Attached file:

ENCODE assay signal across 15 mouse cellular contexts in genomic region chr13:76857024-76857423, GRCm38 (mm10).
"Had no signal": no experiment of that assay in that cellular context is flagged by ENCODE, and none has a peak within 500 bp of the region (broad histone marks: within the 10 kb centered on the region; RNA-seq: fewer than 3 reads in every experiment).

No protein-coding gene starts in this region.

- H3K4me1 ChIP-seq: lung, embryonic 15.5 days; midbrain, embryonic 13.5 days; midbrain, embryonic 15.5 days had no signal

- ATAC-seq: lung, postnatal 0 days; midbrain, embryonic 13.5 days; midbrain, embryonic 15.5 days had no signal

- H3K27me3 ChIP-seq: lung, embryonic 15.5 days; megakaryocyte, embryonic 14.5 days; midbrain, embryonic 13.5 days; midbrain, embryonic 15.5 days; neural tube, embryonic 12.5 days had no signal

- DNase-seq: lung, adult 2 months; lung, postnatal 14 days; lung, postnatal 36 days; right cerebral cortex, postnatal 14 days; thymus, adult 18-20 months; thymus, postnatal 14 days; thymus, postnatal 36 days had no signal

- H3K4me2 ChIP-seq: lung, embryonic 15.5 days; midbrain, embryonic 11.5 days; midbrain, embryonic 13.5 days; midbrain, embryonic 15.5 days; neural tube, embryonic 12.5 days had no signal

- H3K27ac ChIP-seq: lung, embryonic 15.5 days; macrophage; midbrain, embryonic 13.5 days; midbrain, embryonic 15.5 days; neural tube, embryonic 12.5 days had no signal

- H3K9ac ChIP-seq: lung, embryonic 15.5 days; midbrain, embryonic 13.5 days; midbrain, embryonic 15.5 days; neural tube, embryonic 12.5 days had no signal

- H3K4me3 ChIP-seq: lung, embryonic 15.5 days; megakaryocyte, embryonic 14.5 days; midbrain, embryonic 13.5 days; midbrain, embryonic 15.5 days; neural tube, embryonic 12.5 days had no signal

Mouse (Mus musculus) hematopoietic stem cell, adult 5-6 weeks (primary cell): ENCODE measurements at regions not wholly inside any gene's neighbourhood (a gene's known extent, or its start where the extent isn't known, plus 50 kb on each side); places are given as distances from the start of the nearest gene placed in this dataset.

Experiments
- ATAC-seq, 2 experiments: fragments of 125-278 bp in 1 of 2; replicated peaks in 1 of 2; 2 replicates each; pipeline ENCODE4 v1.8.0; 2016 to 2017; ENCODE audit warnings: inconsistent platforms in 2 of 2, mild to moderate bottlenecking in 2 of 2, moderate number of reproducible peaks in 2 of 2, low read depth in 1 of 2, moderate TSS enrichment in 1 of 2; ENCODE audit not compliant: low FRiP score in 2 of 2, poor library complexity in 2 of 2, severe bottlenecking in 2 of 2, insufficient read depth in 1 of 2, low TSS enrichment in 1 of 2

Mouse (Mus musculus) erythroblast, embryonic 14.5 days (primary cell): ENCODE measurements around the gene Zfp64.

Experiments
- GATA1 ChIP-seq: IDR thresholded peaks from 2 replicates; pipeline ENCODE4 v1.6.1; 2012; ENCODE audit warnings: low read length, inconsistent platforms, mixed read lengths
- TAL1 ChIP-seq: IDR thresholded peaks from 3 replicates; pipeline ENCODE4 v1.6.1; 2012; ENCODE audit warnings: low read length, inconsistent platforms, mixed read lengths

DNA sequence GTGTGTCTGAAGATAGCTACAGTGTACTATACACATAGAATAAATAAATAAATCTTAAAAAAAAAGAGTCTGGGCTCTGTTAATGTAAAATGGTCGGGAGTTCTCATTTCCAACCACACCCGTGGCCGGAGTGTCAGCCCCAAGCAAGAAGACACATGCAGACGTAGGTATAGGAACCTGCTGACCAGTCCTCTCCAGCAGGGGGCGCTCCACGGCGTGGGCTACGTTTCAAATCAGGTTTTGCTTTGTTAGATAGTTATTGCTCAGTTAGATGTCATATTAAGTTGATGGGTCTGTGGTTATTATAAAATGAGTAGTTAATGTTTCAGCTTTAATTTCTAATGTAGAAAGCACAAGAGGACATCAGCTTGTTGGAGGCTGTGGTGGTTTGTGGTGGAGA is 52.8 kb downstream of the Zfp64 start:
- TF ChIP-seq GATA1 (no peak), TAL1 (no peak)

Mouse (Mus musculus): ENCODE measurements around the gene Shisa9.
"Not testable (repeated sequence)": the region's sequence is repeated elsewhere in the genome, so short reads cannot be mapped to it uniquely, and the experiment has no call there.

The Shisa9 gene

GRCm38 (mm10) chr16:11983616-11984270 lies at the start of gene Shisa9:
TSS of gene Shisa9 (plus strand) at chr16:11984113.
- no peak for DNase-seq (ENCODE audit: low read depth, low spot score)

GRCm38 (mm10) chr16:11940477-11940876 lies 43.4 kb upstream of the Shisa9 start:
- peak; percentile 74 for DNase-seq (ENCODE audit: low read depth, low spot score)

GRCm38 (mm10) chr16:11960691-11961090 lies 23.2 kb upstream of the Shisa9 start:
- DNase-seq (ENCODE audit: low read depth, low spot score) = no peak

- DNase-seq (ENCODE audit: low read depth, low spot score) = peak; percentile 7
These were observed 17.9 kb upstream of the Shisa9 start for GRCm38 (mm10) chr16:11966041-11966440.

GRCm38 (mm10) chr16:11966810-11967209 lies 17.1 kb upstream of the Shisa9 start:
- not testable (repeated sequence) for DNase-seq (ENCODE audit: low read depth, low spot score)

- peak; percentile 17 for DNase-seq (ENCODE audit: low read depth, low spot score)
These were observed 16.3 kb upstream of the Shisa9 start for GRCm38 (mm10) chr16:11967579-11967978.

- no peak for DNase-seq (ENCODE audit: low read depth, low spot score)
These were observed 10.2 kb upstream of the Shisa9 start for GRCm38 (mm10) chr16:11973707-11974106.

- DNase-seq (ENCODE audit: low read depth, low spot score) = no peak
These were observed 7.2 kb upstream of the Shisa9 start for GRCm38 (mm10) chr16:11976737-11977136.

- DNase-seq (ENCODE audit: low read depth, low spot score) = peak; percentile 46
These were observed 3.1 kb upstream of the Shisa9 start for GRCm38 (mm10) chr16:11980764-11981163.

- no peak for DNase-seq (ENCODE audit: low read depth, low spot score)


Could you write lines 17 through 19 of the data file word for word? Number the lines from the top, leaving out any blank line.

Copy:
- GATA1 ChIP-seq: IDR thresholded peaks from 2 replicates; pipeline ENCODE4 v1.6.1; 2012; ENCODE audit warnings: low read length, inconsistent platforms, mixed read lengths
- TAL1 ChIP-seq: IDR thresholded peaks from 3 replicates; pipeline ENCODE4 v1.6.1; 2012; ENCODE audit warnings: low read length, inconsistent platforms, mixed read lengths

DNA sequence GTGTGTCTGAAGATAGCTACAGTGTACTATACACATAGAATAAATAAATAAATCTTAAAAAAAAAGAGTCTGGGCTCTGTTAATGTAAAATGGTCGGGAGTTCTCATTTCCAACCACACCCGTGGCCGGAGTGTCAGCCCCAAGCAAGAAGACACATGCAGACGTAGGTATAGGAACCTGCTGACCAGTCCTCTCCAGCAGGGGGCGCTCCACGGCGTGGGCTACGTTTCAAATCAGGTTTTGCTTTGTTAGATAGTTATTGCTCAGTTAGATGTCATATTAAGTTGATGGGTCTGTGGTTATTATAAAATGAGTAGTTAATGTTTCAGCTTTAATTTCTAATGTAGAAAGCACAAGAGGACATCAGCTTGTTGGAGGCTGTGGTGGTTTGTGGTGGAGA is 52.8 kb downstream of the Zfp64 start: